Cardiac arrest is one of the most common causes of death in the world. Until recently, treatment for cardiac arrest left much to be desired. Then, technological advancements led to the creation of automatic external defibrillators (AEDs), which are changing the way we deal with cardiac arrest. This blog will explain what an AED is, as well as how to use an AED to save someone's life. We will also go over what AED stands for.
What Is the Meaning of AED? A Guide on What You Need to Know
AED stands for Automated External Defibrillator. This means that the AED is a device that can defibrillate a person's heart when it is in cardiac arrest. (Defibrillation is the delivery of an electric shock to the heart as a means of stopping an abnormal heart rhythm).
Defibrillation is important in the treatment of cardiac arrest because it has been shown to significantly improve survival rates and reduce the amount of brain damage that occurs as a result of the arrest.
The first AED was invented in the early 1960s by an engineer named Dr Christiaan Barnard. In 1967, an American doctor named Wilson Greatbatch invented the first portable AED.
Just thirty years after the first portable AED was created, over half of all defibrillators in the world are now of the automatic type.
The most important technological breakthrough to occur was the creation of automatic external defibrillators. Prior to the creation of AEDs, the only way to administer defibrillation was by using an external defibrillator, which was usually found in places like hospitals, ambulances and emergency rooms.
AEDs, on the other hand, are portable. This means that they can be put anywhere that they're needed. This can be anywhere from a school bus to a restaurant.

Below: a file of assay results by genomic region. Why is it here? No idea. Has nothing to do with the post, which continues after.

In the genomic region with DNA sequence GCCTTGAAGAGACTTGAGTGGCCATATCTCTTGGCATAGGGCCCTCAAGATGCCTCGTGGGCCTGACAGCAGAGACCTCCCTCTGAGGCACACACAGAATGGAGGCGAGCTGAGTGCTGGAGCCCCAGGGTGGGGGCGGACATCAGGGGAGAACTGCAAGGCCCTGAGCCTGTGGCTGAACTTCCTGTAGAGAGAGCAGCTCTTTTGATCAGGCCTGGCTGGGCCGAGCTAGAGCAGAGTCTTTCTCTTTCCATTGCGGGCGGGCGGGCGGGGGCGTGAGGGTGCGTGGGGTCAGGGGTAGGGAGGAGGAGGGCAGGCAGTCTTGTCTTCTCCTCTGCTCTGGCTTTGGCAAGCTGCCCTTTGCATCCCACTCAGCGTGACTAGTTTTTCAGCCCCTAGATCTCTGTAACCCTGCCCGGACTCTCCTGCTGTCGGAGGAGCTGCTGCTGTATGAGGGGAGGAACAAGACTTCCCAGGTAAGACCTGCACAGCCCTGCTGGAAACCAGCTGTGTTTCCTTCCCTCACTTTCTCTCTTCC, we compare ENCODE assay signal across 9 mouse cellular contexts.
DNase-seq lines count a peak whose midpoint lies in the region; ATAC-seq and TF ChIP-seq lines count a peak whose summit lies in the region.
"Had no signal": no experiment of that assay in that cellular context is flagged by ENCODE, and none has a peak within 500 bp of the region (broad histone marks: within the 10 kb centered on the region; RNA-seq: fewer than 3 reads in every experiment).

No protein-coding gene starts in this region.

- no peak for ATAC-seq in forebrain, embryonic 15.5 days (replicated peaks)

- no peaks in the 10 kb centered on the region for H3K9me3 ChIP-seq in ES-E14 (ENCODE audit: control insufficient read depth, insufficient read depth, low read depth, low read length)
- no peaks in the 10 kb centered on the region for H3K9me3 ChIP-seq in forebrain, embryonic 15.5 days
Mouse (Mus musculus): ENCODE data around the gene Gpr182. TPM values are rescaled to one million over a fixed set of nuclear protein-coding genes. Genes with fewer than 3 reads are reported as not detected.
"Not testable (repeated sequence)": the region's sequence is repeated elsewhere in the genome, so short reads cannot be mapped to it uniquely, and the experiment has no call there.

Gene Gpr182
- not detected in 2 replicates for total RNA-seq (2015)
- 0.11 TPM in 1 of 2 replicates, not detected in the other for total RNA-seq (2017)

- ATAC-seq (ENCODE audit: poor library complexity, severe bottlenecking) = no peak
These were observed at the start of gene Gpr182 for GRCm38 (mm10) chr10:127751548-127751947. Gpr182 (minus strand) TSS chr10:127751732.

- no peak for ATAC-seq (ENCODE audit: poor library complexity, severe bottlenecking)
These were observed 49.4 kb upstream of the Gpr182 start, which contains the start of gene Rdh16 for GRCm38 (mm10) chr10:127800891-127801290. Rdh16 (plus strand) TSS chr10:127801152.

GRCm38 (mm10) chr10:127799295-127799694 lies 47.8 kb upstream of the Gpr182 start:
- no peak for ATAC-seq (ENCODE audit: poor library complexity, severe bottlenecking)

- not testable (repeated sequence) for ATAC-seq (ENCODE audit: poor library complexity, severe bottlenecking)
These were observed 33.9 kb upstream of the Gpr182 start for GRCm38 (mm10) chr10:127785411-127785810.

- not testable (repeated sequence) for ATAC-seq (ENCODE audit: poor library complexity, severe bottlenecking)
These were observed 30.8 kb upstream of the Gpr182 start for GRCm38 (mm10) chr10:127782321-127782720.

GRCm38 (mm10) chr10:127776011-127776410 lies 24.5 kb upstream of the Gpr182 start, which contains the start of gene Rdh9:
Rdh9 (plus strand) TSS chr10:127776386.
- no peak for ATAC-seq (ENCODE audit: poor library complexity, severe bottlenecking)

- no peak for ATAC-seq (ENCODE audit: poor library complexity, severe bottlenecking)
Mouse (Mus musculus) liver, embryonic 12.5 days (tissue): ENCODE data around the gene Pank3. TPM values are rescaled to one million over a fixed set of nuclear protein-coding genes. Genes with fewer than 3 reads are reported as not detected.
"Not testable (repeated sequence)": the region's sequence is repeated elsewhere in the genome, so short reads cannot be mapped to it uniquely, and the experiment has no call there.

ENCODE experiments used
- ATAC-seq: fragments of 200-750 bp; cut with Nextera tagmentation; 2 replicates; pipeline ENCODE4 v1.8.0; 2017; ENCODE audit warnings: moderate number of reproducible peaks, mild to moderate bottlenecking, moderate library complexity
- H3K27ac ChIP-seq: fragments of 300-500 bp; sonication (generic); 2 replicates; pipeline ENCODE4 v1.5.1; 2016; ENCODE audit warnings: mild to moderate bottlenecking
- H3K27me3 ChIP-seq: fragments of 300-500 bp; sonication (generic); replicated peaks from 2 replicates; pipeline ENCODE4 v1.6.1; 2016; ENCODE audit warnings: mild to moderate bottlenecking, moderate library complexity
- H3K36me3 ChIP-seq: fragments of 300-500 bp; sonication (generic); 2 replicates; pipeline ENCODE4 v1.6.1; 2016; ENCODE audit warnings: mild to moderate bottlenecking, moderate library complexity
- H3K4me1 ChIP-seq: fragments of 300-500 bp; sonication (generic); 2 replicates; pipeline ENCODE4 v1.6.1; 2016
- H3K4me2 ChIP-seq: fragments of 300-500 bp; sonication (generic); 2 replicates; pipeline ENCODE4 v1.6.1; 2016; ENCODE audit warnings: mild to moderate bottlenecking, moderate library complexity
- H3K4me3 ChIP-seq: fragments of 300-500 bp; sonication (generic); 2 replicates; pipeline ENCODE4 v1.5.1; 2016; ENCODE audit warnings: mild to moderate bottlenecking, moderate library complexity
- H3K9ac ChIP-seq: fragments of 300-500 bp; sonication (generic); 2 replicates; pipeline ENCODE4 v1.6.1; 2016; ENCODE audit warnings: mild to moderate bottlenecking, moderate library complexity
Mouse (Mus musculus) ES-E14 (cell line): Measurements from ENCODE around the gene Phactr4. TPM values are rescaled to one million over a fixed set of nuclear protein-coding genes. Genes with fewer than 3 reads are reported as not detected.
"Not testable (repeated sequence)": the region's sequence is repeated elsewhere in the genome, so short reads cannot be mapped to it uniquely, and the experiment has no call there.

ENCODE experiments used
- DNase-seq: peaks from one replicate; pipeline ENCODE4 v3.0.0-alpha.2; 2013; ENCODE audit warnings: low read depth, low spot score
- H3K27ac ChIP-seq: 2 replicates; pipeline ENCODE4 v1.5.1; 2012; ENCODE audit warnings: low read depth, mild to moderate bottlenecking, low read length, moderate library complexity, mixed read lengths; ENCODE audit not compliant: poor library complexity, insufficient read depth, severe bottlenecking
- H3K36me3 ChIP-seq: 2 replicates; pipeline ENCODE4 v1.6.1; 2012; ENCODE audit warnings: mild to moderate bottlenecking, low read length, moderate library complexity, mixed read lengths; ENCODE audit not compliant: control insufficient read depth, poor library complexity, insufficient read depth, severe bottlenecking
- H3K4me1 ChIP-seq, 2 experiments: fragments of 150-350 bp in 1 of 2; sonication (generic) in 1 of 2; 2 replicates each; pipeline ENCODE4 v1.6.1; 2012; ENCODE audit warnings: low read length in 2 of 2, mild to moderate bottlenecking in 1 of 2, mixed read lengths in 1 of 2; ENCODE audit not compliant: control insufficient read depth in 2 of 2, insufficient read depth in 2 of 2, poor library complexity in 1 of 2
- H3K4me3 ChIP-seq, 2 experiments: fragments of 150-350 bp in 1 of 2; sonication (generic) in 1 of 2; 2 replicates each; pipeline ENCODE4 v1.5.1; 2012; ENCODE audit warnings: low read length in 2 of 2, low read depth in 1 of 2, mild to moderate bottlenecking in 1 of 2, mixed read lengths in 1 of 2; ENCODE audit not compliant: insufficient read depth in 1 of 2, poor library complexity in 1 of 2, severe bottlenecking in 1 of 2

How to Use an AED
AEDs are designed to be easy to use by anyone. However, training is recommended and required by the American Heart Association. To use an AED, you simply need to:
Stay with the victim.
Turn on the AED
Clear the victim's airway
Put the pads on the victim's chest
Press the charge button
There is only one button that you need to push after the AED is turned on, and that's the charge button. After pressing the charge button, the AED analyzes the rhythm of the heart and decides whether or not to deliver a shock. If it does decide to deliver a shock, the AED will give an audible warning and then automatically deliver a shock.
After the shock is delivered, the AED will prompt you to continue the CPR you started before the shock was administered. You must continue CPR until the AED tells you to stop or until the paramedics arrive.
Every Minute Matters
The sooner a person receives defibrillation, the more likely it is that they will survive. Because of this, there was a need for portable AEDs that could be used on anyone, anywhere.
Automated external defibrillators deliver defibrillation in a very short amount of time. They can deliver the necessary amount of electricity to a patient's heart within 15 seconds of the time in which the device is turned on.
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